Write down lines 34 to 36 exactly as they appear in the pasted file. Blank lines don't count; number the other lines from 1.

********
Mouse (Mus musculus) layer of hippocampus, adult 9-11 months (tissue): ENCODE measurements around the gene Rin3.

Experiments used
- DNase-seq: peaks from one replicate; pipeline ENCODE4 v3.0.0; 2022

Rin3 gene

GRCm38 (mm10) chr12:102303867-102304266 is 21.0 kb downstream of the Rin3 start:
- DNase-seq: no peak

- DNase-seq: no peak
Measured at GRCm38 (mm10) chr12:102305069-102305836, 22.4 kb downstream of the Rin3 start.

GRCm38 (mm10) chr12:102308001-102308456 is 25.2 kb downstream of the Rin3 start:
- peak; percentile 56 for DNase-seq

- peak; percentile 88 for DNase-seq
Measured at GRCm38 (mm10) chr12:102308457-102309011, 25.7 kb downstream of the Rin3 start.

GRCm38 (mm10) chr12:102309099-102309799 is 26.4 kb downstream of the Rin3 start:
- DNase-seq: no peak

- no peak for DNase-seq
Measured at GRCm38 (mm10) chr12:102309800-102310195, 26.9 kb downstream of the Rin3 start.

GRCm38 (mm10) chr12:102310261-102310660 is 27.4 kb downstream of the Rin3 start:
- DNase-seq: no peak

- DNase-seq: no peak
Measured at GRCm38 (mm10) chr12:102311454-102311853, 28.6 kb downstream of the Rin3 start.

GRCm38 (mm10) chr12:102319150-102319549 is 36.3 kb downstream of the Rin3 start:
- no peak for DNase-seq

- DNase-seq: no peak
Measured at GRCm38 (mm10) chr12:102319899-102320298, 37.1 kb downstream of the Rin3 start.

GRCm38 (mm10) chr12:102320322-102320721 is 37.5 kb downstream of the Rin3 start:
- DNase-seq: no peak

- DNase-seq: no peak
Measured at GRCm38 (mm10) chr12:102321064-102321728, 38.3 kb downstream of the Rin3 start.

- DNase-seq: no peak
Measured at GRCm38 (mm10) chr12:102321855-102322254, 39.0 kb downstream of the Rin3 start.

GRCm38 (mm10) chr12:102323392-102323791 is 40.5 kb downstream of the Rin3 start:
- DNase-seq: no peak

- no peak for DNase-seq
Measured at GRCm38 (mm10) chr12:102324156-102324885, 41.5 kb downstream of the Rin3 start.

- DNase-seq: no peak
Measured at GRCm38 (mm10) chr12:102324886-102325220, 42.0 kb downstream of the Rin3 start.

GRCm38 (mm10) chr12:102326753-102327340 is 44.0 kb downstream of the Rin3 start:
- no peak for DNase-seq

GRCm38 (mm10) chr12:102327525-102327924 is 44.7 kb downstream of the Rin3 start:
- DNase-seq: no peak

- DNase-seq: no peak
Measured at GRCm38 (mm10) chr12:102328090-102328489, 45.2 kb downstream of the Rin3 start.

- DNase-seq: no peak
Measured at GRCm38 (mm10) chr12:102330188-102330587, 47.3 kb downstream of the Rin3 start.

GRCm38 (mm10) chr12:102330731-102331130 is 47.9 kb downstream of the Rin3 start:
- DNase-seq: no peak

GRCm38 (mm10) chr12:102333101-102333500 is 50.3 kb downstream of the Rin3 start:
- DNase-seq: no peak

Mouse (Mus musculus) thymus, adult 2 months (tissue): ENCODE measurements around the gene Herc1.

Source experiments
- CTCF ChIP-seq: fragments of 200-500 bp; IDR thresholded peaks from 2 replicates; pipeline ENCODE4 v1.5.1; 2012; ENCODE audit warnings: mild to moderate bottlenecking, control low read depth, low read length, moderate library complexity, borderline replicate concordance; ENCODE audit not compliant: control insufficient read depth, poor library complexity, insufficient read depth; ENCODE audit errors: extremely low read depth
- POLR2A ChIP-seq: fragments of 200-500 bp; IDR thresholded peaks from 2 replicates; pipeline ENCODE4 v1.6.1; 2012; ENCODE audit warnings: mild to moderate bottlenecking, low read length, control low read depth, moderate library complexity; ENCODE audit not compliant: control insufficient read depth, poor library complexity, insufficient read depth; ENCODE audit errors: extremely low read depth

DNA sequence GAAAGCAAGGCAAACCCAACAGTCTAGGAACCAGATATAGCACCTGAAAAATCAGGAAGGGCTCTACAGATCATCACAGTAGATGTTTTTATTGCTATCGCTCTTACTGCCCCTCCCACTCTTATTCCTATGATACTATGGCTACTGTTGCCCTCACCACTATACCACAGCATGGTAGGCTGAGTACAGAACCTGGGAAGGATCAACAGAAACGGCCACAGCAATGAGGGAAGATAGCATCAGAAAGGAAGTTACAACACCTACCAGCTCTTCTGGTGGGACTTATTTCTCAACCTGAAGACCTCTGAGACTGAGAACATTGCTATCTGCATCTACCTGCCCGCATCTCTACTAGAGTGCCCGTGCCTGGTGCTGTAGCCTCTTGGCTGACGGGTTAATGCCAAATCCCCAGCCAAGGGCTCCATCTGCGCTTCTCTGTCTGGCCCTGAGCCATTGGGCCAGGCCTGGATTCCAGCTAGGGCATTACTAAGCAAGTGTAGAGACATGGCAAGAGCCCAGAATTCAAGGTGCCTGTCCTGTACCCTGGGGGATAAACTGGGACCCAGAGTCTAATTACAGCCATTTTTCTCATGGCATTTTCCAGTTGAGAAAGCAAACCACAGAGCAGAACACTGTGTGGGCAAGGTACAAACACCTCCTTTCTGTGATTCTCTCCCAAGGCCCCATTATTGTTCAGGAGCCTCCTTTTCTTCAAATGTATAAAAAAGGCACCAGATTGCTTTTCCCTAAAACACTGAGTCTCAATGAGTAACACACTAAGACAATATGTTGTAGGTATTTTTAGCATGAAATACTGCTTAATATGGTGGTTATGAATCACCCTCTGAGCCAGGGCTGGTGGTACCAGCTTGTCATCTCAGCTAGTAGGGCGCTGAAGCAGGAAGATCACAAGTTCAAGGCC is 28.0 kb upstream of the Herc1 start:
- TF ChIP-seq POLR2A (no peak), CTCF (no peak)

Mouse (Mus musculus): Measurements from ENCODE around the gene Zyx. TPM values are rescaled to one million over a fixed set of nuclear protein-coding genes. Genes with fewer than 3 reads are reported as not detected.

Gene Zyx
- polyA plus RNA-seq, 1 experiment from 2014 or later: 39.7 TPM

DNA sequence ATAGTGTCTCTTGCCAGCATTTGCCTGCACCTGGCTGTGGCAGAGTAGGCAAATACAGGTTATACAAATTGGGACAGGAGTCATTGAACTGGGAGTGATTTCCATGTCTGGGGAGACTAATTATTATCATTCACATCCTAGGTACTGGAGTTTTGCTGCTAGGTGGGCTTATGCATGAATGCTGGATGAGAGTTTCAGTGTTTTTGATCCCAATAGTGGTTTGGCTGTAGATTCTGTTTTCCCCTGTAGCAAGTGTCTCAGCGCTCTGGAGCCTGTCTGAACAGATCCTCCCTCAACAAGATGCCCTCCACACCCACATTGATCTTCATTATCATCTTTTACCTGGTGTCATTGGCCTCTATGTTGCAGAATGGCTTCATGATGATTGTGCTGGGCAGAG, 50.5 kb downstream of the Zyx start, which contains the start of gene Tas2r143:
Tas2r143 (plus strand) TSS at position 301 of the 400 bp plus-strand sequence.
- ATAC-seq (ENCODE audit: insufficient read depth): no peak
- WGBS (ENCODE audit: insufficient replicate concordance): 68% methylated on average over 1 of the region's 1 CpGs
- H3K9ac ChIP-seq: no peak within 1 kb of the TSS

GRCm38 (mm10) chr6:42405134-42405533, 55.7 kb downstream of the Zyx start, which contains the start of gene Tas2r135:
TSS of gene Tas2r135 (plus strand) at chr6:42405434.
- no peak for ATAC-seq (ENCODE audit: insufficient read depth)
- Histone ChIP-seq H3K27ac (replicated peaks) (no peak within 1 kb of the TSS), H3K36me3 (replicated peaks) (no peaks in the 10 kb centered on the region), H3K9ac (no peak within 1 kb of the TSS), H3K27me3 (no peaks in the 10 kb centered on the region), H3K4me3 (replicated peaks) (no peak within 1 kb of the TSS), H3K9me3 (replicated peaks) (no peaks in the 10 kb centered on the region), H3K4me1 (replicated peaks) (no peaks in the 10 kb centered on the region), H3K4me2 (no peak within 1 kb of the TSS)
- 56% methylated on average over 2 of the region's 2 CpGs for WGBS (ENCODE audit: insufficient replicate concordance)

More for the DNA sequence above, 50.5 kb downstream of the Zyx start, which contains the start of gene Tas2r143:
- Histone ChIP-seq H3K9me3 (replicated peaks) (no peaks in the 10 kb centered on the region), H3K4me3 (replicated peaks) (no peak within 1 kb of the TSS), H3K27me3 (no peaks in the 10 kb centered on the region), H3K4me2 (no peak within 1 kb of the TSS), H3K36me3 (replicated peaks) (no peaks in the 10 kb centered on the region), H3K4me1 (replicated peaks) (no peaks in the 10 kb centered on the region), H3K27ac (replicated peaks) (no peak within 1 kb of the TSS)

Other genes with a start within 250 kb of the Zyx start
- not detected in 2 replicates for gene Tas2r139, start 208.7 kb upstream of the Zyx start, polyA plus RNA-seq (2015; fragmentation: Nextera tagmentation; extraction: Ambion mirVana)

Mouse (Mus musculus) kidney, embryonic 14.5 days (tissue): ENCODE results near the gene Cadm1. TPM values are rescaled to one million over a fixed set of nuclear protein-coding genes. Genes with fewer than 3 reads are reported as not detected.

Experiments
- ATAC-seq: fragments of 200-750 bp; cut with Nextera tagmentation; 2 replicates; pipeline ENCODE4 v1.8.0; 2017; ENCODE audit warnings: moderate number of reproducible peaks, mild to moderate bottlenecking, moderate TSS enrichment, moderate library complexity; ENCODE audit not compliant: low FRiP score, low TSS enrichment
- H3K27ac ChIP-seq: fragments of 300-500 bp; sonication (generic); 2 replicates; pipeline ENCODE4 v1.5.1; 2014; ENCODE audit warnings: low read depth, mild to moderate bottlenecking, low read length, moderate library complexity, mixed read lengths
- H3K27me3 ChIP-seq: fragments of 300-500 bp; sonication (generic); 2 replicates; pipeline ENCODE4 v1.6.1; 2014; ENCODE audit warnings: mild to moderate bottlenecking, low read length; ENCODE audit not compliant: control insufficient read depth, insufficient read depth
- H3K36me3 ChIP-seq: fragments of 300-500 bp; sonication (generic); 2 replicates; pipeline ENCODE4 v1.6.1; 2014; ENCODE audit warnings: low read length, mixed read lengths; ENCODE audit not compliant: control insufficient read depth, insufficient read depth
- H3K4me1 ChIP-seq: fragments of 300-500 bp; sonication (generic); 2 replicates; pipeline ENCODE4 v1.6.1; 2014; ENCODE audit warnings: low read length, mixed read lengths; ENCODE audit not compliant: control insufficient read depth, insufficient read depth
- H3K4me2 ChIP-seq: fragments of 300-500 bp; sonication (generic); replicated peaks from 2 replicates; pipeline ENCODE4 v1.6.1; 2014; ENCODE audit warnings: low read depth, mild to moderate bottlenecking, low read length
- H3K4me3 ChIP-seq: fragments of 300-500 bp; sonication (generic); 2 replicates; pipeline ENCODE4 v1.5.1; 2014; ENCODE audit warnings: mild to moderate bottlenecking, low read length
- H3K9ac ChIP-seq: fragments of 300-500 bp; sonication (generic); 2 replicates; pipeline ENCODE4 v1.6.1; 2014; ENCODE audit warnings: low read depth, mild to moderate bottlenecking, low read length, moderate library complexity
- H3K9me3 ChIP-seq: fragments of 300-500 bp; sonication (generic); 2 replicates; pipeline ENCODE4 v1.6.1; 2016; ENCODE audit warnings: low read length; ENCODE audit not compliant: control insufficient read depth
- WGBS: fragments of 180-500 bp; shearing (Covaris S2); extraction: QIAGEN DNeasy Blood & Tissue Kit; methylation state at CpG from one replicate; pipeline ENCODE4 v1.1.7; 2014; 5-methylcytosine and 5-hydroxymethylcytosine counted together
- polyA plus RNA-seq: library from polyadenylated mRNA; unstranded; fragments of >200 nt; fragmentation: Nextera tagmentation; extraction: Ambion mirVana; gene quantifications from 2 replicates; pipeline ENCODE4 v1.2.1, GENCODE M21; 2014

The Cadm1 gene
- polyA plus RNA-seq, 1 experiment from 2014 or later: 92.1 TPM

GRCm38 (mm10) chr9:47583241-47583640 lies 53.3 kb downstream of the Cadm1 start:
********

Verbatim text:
Measured at GRCm38 (mm10) chr12:102324156-102324885, 41.5 kb downstream of the Rin3 start.

- DNase-seq: no peak
Measured at GRCm38 (mm10) chr12:102324886-102325220, 42.0 kb downstream of the Rin3 start.